Israeli Ambassador to Germany Jeremy Issacharoff, left, with UAE Ambassador to the US Yousef al-Otaiba, at the White House, September 15, 2020 (courtesy)
Israeli Ambassador to Germany Jeremy Issacharoff, left, with UAE Ambassador to the US Yousef al-Otaiba, at the White House, September 15, 2020 (courtesy)

26 years after first Israeli-UAE meet, new ties bring a diplomat full circle

Recalling his first discreet contact with an Emirati official, Jeremy Issacharoff relishes finally being able to ‘take the mask off’ bilateral relationship

Raphael Ahren is a former diplomatic correspondent at The Times of Israel.

At Tuesday’s historic White House ceremony, Prime Minister Benjamin Netanyahu for the first time publicly met with a senior official from the United Arab Emirates.

For Jeremy Issacharoff — who 26 years ago became the first Israeli diplomat to meet an Emirati official — watching the prime minister of his country sign a peace treaty with the UAE felt like coming full circle.

After the event, still standing at the White House lawn, Issacharoff took a selfie with Emirati Ambassador to the US Yousef al-Otaiba, and posted it on his Twitter account. “On this day after many years of friendship and discreet contacts, we can now be photographed together without masks,” he added.

Al-Otaiba has been instrumental in making the new UAE-Israel alliance possible; his unprecedented June Hebrew-language op-ed in Yedioth Aharonoth is widely thought to have kicked off the process that culminated in Tuesday’s peace treaty.

“I have known Yousef al-Otaiba for many years. During this time we developed a personal friendship based on trust, discretion and mutual credibility,” said Issacharoff, who today serves as Israel’s ambassador to Germany.

“It is very rare in diplomacy to have the opportunity to see a relationship expand from its initial contacts and be able to witness its formalization into full diplomatic relations as we did on the White House lawn,” the senior diplomat told The Times of Israel in an interview.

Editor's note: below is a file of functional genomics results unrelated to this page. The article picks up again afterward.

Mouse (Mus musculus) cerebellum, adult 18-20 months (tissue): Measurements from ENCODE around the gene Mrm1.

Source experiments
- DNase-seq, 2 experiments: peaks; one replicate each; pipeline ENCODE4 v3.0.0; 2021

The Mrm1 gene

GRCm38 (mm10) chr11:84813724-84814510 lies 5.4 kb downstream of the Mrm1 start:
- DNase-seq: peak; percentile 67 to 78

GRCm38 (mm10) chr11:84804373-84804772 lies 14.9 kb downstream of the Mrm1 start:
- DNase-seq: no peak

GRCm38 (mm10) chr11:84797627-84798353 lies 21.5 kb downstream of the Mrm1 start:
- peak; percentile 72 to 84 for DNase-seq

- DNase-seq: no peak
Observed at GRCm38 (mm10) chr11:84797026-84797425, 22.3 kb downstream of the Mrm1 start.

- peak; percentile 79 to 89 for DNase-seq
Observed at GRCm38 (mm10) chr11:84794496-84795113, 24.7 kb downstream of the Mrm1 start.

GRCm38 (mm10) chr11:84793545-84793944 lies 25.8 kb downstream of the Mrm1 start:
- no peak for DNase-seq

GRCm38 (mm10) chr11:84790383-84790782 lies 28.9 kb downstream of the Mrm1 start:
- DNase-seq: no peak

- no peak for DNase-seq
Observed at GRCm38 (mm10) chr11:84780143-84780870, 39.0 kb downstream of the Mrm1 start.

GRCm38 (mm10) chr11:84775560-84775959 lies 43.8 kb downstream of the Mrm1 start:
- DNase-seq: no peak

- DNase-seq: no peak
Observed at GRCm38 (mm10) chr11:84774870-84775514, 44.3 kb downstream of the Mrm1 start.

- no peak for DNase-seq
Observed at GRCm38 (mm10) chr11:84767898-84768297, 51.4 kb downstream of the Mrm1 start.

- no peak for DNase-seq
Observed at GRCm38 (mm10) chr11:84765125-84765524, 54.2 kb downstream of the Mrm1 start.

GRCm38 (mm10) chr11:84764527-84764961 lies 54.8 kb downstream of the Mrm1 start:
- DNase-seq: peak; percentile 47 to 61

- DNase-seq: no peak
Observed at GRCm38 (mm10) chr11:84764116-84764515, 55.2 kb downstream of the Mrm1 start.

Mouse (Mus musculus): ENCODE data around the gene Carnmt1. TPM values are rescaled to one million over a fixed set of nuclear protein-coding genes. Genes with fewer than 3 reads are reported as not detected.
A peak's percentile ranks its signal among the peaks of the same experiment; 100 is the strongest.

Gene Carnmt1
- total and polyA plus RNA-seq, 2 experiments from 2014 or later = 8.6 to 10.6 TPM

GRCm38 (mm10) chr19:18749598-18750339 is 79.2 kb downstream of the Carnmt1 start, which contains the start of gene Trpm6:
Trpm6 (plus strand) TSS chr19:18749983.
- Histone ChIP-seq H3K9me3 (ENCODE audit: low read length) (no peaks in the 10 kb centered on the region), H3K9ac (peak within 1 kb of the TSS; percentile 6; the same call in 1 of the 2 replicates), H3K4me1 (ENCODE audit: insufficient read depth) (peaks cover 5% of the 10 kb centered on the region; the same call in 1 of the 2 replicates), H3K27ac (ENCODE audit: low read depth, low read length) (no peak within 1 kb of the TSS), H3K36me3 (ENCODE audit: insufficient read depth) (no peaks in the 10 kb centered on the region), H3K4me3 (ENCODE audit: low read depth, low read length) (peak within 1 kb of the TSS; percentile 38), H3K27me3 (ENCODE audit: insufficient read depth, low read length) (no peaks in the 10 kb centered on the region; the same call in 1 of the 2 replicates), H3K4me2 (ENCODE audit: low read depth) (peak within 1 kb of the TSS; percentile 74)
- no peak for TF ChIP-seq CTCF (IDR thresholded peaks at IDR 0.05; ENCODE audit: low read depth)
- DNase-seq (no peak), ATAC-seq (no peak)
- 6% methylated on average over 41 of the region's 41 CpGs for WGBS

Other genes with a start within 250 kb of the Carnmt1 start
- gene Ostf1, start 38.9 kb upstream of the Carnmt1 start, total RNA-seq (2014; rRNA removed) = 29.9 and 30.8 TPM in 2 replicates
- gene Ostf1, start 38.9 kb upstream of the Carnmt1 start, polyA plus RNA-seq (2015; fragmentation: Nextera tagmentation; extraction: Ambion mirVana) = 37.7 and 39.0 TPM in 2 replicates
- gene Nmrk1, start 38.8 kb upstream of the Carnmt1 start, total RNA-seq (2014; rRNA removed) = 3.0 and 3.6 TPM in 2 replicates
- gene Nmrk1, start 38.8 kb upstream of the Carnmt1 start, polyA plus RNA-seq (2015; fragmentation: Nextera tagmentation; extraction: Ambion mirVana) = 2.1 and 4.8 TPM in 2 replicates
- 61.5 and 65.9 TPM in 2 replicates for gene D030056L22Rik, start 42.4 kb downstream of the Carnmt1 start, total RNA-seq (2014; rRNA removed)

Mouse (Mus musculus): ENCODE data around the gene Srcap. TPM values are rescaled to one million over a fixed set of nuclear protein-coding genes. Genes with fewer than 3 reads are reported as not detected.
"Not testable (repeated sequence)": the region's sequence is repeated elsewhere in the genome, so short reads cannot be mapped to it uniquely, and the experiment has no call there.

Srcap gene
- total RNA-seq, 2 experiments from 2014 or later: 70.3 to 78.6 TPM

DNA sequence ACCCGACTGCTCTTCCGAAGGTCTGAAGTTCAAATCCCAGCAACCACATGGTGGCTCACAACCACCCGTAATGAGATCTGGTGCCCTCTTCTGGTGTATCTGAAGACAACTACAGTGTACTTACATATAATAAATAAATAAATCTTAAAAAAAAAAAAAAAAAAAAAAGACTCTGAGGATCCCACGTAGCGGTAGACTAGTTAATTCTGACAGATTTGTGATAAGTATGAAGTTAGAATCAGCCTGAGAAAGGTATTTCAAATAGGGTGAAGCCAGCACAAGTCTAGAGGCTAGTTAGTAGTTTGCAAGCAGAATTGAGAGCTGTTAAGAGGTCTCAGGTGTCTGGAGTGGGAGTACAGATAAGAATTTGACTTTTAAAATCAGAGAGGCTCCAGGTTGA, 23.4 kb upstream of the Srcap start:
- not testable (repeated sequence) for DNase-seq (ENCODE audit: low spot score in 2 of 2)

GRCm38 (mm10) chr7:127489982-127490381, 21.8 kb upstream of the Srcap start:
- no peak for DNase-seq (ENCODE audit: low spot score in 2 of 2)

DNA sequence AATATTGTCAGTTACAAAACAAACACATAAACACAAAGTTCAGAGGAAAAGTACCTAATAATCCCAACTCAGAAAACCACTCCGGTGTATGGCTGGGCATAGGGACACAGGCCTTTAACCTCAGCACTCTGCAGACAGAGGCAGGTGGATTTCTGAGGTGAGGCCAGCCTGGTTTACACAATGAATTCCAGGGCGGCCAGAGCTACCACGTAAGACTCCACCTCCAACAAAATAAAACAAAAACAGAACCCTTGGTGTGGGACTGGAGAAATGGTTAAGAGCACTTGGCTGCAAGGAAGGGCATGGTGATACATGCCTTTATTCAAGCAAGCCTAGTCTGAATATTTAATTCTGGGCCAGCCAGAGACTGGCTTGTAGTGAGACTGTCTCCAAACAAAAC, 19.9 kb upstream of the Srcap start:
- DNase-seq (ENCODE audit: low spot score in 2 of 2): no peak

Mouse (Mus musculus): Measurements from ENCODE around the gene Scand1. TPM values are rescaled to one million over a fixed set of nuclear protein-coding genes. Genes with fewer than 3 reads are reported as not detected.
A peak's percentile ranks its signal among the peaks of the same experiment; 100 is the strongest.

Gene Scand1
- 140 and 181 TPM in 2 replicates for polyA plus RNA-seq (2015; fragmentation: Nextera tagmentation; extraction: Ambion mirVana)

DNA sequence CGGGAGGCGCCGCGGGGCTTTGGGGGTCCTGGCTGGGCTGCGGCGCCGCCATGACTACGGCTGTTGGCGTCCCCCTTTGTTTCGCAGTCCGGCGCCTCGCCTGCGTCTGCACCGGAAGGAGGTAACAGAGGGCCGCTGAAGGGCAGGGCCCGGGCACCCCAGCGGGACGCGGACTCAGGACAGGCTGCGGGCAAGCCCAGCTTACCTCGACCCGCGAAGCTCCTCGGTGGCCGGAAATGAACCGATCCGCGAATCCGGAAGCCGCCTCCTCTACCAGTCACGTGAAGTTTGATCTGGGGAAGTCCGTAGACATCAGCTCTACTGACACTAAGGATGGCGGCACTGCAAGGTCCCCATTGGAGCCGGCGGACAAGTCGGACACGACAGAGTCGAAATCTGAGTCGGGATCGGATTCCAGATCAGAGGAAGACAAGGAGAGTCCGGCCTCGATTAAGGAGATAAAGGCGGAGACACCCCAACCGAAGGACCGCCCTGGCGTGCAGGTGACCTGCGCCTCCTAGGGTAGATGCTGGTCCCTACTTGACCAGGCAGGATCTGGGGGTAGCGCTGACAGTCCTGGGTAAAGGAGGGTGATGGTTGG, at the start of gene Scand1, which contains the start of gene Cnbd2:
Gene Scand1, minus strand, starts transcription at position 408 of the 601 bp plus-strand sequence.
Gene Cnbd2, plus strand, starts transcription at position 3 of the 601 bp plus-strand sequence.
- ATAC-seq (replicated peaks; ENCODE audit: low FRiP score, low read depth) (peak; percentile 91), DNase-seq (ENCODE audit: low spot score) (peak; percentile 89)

“It was also very symbolic to have met Yousef at the ceremony and be able to finally ‘take the mask off’ the relationship, if only for a brief instant. This is the completion of a personal circle that now opens a much greater one between our two countries.”

In 1994, Issacharoff, then the number three at the Israeli embassy in Washington, was approached by an American consultant called Sandra Charles, who worked with Gulf countries and said the UAE wanted to know how Israel felt about Abu Dhabi seeking to buy F-16 fighter jets from the US.

“The Emirates wanted to avoid clashes with us on Capitol Hill regarding agreements on defense sales,” Issacharoff recalled. “I said, let’s meet and discuss.”

According to a 2018 article in the New Yorker, Issacharoff told his US interlocutor that the Israelis “wanted the opportunity to discuss the matter directly with the Emiratis, to find out how they intended to use the American aircraft.”

‘We met for the first time and the conversations just flowed’

A few days later, Issacharoff headed to Charles’s and met with an Emirati academic called Jamal S. Al-Suwaidi, who at the time established the Emirates Center for Strategic Studies and Research, a government-backed think tank he headed until earlier this year.

“The center was established ‘for scientific research and studies on social, economic and political issues,’ but it became a conduit for contacts with Israel,” according to the New Yorker.

Al-Suwaidi was also a high-ranking adviser to Mohammed bin Zayed — the son of the UAE’s founding father and currently the country’s de facto leader.

“We met for the first time and the conversations just flowed,” Issacharoff recalled. “We talked about many different things. It became clear very quickly that the conversation was revealing a lot of similar ideas and interests that we shared.”